Path to Value Investing

So I am wanting to eventually work for a value investing fund, but right now I am uncertain on the best path to take. Currently I have been working in sell-side equity research for about two years, and right now most of the positions that are being brought to me are multi-strategy market neutral funds. Right now I am trying to either go directly to a value fund or get my MBA and then go straight to a value fund post MBA. I have not been considering these market neutral multi-strategy funds because to me they seem much different than what I am interested in, but should I change my approach and start considering these jobs as a stepping stone to a true value fund? What do you guys think the best path for me is to eventually make it to a true value investing fund? Any help is much appreciated.

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Comments (109)

Most Helpful
Jul 8, 2020 - 1:02pm

I think you'd be surprised how many of the market-neutral funds operate. Just because they dont carry the "value" label does not mean they like to buy expensive stuff. Also, some focus very much on near-term earnings, but a ton don't. Also, do the value funds you seek buy a stock they think is going to miss earnings and cut guidance next quarter? Market neutrals are no different.

Finally, I'm always bemused by the intellectual superiority complex many of these value guys have. They claim you need to patient, giving ideas 10yrs to work is the key to success etc. Well, if that is true, do you deserve to get paid 2+20 for just asking your investors every year to "be patient"?

Guys at market neutral shops that lose money one year are pissed at themselves and know they're not performing. They feel the urge to turn the ship around. Value guys underperform for 5 years and their excuse is you need to wait until year 10 to get the full picture. Then they light another cigar, while they keep charging their fees. How this charade keeps going on is beyond me.

Unpopular opinion, but a lot of "long-term oriented, value focused" investors just dont like to be held accountable for horrible performance and seek refuge in the everlasting excuse of "need more time".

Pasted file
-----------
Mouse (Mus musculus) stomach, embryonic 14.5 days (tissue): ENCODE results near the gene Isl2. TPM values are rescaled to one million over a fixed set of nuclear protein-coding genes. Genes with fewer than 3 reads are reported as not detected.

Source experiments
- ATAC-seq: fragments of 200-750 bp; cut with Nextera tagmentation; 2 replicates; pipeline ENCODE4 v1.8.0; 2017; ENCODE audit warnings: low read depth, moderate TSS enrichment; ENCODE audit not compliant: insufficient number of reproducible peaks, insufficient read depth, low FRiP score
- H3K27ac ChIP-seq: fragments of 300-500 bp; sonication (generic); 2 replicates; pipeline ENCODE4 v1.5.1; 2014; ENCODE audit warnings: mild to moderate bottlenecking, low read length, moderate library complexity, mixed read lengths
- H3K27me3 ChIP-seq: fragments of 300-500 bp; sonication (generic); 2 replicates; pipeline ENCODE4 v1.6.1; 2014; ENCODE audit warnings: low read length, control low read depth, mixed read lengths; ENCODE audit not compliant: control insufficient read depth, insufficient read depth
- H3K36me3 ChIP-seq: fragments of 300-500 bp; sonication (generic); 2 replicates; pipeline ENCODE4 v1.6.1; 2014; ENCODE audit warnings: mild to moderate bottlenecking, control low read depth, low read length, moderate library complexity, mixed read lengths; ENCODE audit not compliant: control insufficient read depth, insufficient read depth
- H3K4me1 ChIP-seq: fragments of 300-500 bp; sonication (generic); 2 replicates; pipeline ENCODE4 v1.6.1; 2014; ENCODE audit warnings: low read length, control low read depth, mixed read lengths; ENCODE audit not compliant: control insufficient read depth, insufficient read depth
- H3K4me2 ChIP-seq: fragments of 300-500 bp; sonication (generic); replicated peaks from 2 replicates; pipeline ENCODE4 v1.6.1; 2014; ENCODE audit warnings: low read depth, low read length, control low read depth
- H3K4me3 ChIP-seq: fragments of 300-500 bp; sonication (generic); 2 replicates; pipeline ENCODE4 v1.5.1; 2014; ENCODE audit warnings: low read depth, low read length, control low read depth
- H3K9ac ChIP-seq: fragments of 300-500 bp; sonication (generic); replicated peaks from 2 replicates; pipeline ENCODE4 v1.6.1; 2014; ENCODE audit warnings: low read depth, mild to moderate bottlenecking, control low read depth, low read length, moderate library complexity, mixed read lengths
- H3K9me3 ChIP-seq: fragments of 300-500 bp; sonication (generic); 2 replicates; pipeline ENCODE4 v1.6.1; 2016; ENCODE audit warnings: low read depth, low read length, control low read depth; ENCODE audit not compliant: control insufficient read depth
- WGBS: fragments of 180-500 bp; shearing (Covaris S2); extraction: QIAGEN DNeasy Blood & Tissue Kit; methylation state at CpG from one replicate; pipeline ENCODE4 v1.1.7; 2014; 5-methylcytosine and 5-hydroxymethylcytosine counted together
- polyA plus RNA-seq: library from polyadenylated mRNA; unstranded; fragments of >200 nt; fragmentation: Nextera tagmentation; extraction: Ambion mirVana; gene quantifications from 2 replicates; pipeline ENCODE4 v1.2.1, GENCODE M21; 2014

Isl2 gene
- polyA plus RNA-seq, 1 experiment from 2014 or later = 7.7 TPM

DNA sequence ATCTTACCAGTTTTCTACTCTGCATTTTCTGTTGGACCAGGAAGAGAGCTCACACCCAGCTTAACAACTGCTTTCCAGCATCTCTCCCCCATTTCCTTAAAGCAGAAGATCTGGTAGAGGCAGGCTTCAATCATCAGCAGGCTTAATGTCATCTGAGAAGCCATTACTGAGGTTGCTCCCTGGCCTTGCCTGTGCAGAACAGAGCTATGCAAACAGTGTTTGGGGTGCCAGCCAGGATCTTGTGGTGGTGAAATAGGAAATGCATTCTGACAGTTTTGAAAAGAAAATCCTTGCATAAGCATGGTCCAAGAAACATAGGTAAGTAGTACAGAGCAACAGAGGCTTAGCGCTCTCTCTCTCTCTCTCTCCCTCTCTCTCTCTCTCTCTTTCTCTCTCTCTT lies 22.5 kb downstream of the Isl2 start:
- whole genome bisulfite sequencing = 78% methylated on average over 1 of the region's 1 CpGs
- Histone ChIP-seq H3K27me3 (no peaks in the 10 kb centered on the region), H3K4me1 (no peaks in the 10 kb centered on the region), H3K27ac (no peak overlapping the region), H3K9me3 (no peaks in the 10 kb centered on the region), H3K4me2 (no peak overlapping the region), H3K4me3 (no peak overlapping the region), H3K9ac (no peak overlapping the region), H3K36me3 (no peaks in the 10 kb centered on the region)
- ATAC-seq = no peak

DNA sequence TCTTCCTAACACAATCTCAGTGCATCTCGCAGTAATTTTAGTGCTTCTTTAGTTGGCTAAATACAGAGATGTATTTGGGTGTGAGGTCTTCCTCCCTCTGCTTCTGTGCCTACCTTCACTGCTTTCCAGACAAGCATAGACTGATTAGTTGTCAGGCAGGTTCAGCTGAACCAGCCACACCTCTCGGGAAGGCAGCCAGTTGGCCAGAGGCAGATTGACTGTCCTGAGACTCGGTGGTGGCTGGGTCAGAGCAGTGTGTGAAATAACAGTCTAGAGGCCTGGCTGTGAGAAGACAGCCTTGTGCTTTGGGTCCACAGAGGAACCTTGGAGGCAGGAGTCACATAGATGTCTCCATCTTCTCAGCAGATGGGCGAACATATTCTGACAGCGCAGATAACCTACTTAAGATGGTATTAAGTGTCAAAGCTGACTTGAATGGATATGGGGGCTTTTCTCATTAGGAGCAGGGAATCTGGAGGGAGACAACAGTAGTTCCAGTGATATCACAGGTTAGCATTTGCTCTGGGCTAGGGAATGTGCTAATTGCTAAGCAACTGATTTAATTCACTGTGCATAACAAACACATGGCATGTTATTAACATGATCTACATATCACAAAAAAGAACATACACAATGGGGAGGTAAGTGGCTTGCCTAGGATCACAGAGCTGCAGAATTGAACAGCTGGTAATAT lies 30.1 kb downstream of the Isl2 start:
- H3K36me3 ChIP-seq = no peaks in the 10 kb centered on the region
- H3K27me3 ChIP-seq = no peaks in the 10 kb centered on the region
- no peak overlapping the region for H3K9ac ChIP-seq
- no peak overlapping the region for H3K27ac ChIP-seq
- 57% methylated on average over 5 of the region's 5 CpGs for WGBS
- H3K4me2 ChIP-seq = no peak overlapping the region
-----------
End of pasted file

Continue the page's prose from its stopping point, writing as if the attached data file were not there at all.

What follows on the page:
• Analyst 2 in HF - EquityHedge
Jul 8, 2020 - 1:32pm

Spot on. If you really, truly, believe in long term investing, you would have already transitioned to a more growth/quality oriented investor looooong time ago. Valuation becomes exponentially less important the longer your time horizon gets.

  • Intern in S&T - Other
Jul 8, 2020 - 6:33pm

I want the opposite of the op. Because I am someone that prefers short-term projects, has the ability to quickly find solutions to a complex problem. I like to think about catalysts / what move the stock in the ST and I tend to focus on the big picture. I prefer a fast-paced, high pressure, competitive, environment. What HF strategy or HF would suit me?

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Jul 9, 2020 - 9:11pm

Just ask any sell-side equity research associate for their bank's "Primary List / Platinum Account" - that list contains clients that trade most with that bank. You be set ;)

Instagram: @dickthesellsider | Substack:

  • 1
  • Analyst 3+ in HF - Other
Jul 9, 2020 - 2:29pm

Completely agree with the above. One other thing that I think is relevant is people (especially the so called value HFs) tend to sorely overlook the importance of risk management. Alpha from my perspective is relatively commoditized - everyone graduates from the same schools, looks at the same names, attends the same conferences. Do you really think your view on some mid/large cap name XYZ is really differentiated from the rest of the street? Probably not.